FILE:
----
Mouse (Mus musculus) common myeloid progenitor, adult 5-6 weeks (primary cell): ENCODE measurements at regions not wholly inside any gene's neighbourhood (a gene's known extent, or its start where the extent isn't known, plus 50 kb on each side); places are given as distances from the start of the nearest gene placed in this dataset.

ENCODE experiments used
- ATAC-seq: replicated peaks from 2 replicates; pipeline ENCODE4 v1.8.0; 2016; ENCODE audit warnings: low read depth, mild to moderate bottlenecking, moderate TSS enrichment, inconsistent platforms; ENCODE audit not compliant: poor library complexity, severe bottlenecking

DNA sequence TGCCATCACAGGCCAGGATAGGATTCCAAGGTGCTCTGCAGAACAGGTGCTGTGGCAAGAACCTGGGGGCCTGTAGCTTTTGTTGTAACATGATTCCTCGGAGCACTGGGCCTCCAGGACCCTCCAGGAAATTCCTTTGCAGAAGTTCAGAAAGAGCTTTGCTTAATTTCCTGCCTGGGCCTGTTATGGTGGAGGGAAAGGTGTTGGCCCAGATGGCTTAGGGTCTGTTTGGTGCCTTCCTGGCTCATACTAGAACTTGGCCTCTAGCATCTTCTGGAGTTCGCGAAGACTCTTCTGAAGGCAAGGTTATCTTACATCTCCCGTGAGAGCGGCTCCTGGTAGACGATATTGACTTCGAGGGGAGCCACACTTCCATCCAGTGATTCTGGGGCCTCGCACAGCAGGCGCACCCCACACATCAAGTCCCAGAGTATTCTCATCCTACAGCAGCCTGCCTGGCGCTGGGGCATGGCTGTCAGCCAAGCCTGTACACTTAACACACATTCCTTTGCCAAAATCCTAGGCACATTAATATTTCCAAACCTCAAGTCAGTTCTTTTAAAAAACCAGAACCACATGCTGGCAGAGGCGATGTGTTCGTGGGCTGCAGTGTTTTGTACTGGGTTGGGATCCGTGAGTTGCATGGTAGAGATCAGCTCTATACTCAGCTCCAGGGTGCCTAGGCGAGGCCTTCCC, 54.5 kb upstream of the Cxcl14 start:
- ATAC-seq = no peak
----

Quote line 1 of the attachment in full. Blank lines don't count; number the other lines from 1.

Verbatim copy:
Mouse (Mus musculus) common myeloid progenitor, adult 5-6 weeks (primary cell): ENCODE measurements at regions not wholly inside any gene's neighbourhood (a gene's known extent, or its start where the extent isn't known, plus 50 kb on each side); places are given as distances from the start of the nearest gene placed in this dataset.